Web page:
My story of fear and loneliness that started in Mexico is now over. I am ready to move out into the world with the confidence and perseverance I showed when I hopped back on Chester. I will now be able to connect with others and be a part of their community with more ease, as well as create relationships that will last a lifetime.
Kaylah Wilson marked a milestone in CORRAL’s history as the first graduate of the program.
Kaylah was assigned to come to the program to help her deal with the loss of her mother. She had gone to counseling but that wasn't working. She was willing to give CORRAL a chance and made it through all four of her high school years in the program.
"Not only did this program but her horse Chester helped her deal with what she was feeling. CORRAL has opened up a door to her that she didn't know was available and she learned gifts that she had tucked away that she didn't realize existed," her grandmother said.
She has already begun classes at Wake Tech where she plans to complete general education requirements. She plans to transfer to UNCG or UNCW and study to become a nurse in the neonatal intensive care unit.
Kaylah became a role model for the other girls. On her last day, the girls had a small party with cake and sparkling cider. They sat in a circle and took turns sharing what they would miss about her.
"She never gives up," said one of the girls.
"She's a good horseman and I want to be like her," said another girl.
From Kaylah: “I learned there's times here where it's hard and you feel like you're never going to get through it but as time goes on you learn to love CORRAL and it's a blessing to have people like them out here to help girls who are struggling and who have been in hard places. I think back to when I first started here and thought I should take a chance on it. I'm really glad I did.”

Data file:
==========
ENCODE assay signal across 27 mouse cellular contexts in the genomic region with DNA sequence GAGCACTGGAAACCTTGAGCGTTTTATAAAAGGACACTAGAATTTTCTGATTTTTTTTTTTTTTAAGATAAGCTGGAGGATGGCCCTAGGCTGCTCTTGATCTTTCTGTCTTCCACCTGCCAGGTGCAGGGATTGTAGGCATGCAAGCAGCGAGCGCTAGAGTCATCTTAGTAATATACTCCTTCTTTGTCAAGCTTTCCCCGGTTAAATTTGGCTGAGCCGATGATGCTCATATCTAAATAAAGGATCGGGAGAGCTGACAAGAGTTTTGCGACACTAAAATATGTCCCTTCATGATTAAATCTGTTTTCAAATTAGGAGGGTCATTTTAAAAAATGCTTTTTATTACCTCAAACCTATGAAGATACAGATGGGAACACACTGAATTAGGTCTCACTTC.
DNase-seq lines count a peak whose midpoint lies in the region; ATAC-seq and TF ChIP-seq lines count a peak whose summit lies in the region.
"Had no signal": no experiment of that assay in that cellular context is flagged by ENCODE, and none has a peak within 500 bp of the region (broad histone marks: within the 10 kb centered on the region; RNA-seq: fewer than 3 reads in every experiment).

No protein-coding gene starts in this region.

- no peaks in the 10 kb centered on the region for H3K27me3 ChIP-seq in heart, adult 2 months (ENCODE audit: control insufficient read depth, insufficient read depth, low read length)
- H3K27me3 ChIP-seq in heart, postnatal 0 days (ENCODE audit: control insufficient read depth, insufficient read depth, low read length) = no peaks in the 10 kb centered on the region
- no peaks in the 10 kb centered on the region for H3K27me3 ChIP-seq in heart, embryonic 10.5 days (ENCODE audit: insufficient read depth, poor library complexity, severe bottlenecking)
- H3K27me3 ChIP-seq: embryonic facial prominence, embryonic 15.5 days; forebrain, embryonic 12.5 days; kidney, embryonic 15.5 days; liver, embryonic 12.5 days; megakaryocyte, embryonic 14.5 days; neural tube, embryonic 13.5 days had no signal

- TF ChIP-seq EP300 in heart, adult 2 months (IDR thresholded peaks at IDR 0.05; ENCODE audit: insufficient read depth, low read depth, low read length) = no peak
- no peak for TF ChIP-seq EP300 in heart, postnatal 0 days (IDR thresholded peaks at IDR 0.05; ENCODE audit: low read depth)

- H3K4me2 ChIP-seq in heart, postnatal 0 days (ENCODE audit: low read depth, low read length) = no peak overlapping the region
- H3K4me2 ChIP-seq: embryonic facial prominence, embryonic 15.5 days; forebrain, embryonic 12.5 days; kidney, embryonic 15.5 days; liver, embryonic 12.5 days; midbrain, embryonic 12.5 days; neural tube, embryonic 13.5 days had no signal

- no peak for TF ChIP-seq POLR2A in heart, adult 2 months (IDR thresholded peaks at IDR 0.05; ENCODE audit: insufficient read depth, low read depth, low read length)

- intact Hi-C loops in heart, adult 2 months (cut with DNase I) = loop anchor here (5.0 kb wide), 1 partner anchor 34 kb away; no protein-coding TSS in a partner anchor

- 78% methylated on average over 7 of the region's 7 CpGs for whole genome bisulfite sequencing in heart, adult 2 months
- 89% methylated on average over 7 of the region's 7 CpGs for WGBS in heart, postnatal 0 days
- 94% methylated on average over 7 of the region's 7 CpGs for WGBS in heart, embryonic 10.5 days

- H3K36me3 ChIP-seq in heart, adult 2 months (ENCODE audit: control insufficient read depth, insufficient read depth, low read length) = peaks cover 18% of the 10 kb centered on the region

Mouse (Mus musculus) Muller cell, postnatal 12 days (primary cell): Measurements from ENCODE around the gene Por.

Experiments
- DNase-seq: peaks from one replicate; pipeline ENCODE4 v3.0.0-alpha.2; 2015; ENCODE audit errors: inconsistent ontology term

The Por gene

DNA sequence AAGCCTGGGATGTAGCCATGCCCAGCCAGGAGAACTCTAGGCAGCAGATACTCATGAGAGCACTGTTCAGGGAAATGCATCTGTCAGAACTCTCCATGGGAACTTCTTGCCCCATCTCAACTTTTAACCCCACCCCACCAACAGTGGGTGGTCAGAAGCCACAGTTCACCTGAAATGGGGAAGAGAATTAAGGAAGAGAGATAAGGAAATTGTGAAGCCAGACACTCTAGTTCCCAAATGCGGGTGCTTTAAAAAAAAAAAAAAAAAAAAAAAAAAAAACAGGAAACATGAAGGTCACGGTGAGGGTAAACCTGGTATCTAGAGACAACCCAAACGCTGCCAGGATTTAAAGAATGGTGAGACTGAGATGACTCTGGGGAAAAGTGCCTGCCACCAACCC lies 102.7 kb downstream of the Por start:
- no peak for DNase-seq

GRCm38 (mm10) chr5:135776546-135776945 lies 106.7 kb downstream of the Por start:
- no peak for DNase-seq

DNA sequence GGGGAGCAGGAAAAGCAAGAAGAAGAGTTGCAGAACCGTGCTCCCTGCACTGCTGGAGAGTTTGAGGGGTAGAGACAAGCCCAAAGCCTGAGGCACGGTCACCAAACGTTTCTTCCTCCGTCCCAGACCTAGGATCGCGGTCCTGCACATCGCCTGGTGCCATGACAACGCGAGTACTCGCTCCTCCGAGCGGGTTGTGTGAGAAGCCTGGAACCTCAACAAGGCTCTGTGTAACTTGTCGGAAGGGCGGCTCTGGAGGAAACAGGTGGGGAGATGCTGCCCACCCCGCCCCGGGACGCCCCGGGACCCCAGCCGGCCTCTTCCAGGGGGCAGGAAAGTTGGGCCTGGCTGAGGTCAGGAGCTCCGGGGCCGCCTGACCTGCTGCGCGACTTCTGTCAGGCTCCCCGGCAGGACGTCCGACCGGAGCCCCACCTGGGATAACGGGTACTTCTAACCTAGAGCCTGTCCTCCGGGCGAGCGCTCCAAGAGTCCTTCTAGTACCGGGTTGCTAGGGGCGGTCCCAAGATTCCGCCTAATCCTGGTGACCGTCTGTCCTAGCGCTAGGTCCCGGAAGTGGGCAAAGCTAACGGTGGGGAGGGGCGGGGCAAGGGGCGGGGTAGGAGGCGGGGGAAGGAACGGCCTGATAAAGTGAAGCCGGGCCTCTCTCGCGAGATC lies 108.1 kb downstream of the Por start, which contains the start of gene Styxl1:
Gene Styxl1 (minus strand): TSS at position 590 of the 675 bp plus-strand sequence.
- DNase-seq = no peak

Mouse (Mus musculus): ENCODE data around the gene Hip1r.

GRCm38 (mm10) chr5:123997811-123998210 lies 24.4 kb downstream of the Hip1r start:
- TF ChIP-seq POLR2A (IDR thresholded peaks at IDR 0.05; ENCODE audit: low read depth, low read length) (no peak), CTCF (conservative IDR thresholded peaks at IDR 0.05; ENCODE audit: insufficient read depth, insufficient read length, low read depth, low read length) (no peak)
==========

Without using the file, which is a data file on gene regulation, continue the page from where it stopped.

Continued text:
We're all sad to see her go, but we are so proud. This sets us on a path to make even more of a difference in the lives of our girls.
From Joy: "It would be my dream for the girls to come back here and mentor other girls. I can tell them all day to work hard, to show up, but if they hear it from Kaylah, it really means something."
Kaylah said she will definitely be back. She's not done with CORRAL yet.
Nora came to CORRAL in sixth grade and says that the program changed her life.
When she joined, she was dealing with the loss of her mom, adjusting to life with a new family, and trying to manage school.
"In fifth grade my brother and I moved in with a new family who offered to take care of us while our mom worked through health issues. One day we came home after school and our whole family was sitting in the living room. They told me and my brother that our mom had taken her own life."
With maturity and strength that's rare for her age, she can now reflect on that time and see the blessings that came out of it.
"Losing her was a hard experience, but there are things that opened up that I am thankful for. I've gotten to have an amazing family- a mom, and a dad, and an extra little brother, and it's been one blessing after another."
She said CORRAL is one of those blessings.
"CORRAL became my second home. They helped me control my emotions. They're pushing us to make good choices and to graduate. When you walk in the door you see all these bright smiles and everyone welcomes you and you know they are here to help you with anything you need. It's work but it's so much fun."
Nora comes to CORRAL twice a week and has become a leader to new girls in the program. She said the way the horses can mimic you, and be like your twin, can help you realize what you're feeling, and spending time with the other girls can do the same.
"My favorite part is making best friends that I know I'll have for the rest of my life, working with the horses, and getting to know the people here. We've all been there through thick and thin together."
Nora has two years left in the program and already knows she wants to come back as a volunteer after she graduates. She hopes to study law and justice in college.
"I really want to share my story and my testimony and help people out that need help. It's empowering for me to say where I've been and where I am now and I want to show people that there is a better way and always another option. I want to brighten someone's day and let them have a shoulder to cry on and be able to help them like Ms. Joy helps us. God always has a plan and His plan was to bring us together and it's been amazing having people behind me every step of the way."